It’s that time of the year again.
That glorious time for self-discovery, reflection and – if we’re lucky – improvement. I thought I’d take bigger risks this year and really try to comprehend myself and what I represent.
I didn’t get very far, or did I?
The desperate pursuit of uncovering my innermost self as an integrated fully-formed entity with fixed characteristics and passionsremained futile. If anything, the certainty that everything changes, hence consequently we change, further cemented my notion that the concept of absolute ownership and permanencejust doesn’t exist.
We are but fleeting caretakers of both the tangible and intangible over transient periods of time.The objective nature of constant change inevitably collides with our character.The identity cannot and is never fixed. Praise the Almighty, I am no longer the same person I was a year ago, in possession of the same naivety, and discomfort within myself.
Which leads me to an all-important conclusion. How many times have you heard somebody say they’ve always been bad at math, or that they won the genetic lottery which in turn led them to possess prodigious talents. Whether the aforementioned characteristics are of the positive or negative variety, succumbing to a false notion that one is simply born with traits is both limiting and deceptive.
For the majority of my life, I’d like to think I have been gentle and sensitive to others needs; I’d also like to not simply explain my behavior as a function of immutable traits I was born with. I am a product of choices I have made. This said, two entirely separate people would see me very differently. For instance, to my mom, I’m a sweet, kind-hearted individual, yet my former beau might remember me as a borderline insane, prone to hysteria, horrible person. I’m not going to crack the paradox. Instead, I’m going to accept the impermanence and different perspectives.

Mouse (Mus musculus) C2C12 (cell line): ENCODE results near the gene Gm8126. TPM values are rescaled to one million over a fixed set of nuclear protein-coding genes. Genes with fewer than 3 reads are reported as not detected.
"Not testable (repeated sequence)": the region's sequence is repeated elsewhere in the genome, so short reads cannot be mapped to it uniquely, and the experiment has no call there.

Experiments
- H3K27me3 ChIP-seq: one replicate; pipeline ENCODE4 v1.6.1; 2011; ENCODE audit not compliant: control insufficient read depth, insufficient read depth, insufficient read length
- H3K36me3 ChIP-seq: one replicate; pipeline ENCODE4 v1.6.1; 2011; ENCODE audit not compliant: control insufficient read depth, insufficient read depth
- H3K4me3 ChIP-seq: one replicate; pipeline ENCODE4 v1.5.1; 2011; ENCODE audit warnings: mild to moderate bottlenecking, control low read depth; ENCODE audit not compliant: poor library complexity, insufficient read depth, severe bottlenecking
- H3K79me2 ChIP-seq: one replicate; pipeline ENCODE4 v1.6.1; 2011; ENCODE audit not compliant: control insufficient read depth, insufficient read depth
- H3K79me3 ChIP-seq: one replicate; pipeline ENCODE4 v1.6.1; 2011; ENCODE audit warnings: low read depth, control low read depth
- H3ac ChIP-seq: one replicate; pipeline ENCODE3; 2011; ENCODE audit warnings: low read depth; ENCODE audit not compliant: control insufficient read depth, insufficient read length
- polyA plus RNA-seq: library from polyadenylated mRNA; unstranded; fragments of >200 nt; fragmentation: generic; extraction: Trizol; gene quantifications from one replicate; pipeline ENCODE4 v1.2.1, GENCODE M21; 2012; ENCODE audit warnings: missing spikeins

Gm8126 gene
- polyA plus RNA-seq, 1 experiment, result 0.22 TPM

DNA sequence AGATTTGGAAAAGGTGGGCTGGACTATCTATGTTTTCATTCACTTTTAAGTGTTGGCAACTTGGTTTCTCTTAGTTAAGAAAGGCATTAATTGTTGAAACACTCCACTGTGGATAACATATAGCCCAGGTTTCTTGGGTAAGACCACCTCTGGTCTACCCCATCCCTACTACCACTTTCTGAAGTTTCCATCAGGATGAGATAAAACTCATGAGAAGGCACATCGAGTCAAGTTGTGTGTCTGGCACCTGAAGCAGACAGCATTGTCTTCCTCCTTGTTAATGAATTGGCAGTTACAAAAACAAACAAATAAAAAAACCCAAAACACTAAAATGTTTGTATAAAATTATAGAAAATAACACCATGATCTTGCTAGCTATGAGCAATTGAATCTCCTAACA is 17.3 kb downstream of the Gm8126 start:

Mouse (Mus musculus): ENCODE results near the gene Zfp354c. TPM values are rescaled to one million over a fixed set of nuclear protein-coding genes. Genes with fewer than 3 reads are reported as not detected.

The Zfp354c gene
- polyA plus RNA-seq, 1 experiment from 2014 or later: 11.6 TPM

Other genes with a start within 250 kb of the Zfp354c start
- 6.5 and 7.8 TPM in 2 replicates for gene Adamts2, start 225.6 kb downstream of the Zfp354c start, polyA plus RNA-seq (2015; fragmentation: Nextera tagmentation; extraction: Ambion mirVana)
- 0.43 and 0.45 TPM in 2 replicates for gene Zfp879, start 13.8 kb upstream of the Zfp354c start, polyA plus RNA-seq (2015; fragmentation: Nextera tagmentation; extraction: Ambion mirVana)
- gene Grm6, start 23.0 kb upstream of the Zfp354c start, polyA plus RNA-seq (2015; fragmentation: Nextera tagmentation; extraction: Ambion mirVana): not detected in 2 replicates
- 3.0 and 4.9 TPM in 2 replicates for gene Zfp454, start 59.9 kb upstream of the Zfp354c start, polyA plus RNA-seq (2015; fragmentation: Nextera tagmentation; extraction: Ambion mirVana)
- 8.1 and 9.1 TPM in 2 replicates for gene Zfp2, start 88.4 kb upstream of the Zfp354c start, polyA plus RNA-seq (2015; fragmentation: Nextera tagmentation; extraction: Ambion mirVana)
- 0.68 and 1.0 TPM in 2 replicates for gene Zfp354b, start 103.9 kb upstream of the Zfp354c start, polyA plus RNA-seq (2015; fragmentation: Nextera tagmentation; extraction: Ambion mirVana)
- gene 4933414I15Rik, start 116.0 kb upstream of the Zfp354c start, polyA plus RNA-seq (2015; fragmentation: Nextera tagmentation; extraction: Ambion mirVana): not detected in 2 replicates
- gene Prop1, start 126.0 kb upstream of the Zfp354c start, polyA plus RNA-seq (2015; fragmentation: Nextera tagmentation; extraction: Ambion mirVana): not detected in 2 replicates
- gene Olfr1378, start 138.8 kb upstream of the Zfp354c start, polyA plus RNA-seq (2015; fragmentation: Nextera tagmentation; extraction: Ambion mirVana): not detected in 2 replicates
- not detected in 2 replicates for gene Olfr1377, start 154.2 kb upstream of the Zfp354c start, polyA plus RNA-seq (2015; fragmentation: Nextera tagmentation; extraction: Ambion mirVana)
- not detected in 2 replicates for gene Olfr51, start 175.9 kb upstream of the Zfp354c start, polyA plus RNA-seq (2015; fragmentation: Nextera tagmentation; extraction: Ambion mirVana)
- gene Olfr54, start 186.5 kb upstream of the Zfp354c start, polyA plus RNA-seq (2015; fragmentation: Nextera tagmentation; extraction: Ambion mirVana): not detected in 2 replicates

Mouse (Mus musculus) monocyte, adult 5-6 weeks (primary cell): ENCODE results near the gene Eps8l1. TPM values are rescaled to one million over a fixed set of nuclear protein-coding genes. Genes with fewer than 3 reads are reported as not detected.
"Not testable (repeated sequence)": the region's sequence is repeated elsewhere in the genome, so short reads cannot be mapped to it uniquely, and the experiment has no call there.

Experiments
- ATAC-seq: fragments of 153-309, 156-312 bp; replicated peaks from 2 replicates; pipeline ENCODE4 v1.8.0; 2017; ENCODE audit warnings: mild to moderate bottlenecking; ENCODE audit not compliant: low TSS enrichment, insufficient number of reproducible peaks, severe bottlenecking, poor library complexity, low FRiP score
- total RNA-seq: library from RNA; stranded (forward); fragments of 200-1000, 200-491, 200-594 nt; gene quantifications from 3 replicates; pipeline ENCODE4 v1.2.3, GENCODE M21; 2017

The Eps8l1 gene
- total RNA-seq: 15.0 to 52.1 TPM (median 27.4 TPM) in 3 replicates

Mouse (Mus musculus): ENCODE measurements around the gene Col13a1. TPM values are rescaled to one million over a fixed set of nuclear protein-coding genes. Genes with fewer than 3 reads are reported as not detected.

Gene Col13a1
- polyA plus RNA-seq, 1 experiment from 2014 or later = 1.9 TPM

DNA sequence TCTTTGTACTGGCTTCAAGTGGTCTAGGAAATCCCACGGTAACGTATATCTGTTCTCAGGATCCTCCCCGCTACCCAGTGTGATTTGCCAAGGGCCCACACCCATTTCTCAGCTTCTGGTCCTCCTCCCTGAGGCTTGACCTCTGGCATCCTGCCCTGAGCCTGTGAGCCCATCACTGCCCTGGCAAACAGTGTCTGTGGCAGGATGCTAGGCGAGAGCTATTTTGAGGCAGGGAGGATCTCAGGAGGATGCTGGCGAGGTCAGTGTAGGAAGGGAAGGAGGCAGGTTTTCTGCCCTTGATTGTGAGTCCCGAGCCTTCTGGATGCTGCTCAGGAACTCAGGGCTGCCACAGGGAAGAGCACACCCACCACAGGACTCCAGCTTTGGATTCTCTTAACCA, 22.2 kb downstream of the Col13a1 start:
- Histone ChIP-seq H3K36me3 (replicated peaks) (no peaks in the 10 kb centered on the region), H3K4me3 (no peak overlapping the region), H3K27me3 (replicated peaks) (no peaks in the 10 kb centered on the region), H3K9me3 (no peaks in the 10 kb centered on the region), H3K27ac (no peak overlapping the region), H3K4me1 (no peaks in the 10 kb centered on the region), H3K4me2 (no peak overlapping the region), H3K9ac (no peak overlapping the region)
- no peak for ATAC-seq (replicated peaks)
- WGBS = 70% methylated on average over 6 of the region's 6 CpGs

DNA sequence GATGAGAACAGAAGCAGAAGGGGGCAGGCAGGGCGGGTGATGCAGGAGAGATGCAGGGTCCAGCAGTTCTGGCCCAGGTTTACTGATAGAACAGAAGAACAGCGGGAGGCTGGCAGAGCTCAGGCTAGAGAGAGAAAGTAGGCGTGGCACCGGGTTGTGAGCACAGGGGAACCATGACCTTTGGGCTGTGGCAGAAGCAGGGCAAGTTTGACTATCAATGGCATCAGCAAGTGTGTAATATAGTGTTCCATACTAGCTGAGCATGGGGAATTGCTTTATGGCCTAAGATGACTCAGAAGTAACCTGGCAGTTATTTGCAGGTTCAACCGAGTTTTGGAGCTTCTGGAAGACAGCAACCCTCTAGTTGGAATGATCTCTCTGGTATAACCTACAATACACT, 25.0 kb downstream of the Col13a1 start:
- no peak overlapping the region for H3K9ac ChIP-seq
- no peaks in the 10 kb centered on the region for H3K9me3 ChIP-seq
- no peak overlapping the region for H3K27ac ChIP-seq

This Ramzan break has also allowed me to take to take stock of the various activities I sometimes robotically partake in,throughout the year. Which leads me to my next realization.
How many of us have desperately attempted the mastery of new skills, and adoption of new hobbies in order to find our ‘true’ passions in our relentless pursuit of “self-discovery”? anything to help inform “who we truly are.”
I find that as a result, the precarious, frenzied hunt for passion as a qualification to discover the essence of our being can be devastatingly disappointing. It remains an elusive idea that we zealously strive for – a holy grail that answers little but places an insurmountable amount of pressure on a person.
I switched attention to ownership. Perhaps, that could shed some light on ‘me, myself and I’.
I reached the conclusion that owning things, whether it be material items or firsthand knowledge or experience, can only make one feel as though they are beginning to know themselves, when in reality, one never does.
Material possessions are often a vehicle that individuals use an extension of their identity. I’ve already established that in my humble opinion, there is no absolute solid identity and therefore by definition there cannot be a concept of absolute ownership either. We are but temporary custodians of tangible goodsby virtue of death being an inescapable and inevitable reality.
My mom has jewelry which she hardly wears, yet plans to pass onto me – generational inheritance is the reason she got that jewelry in the first place, which strikes the question – is that jewelry really hers? Was it really my grandma’s jewelry, either? Will it really be mine? Or are we merely serving our roles as caretakers of said jewelry?
Therefore, it is the false idea of ownership that is harmful to a person’s character. Change the definition and the character traits will consequently change organically.
As members of perhaps, one of the most materialistic societies known to man, the emptiness and nihilism that comes with capitalism is familiar to us all. As Plato asserted, this in turn festers an identity crisis. Most of us unwittingly use a patchwork of images and products to frantically conceal how fragmented and alienated our lives really are.
I believe that between the conviction that true ownership does not exist and the varying degrees of how it affects human behavior lies a third distinct possibility – Parmenides, the father of meta physics and ontology was of the view that a myriad of existing things, their altering forms and movement, are visual manifestations of a single eternal reality, subsequently effectuating the Parmenidean principle that “all is one.”
I find comfort in the idea that since all is one; it is the one force that has absolute ownership and is therefore the constant ‘Higher Power’.
I recognize that ‘Higher Power’ more than ever in this month and that helps me, be me. It helps me become ‘one’.
It’s that time of the year again.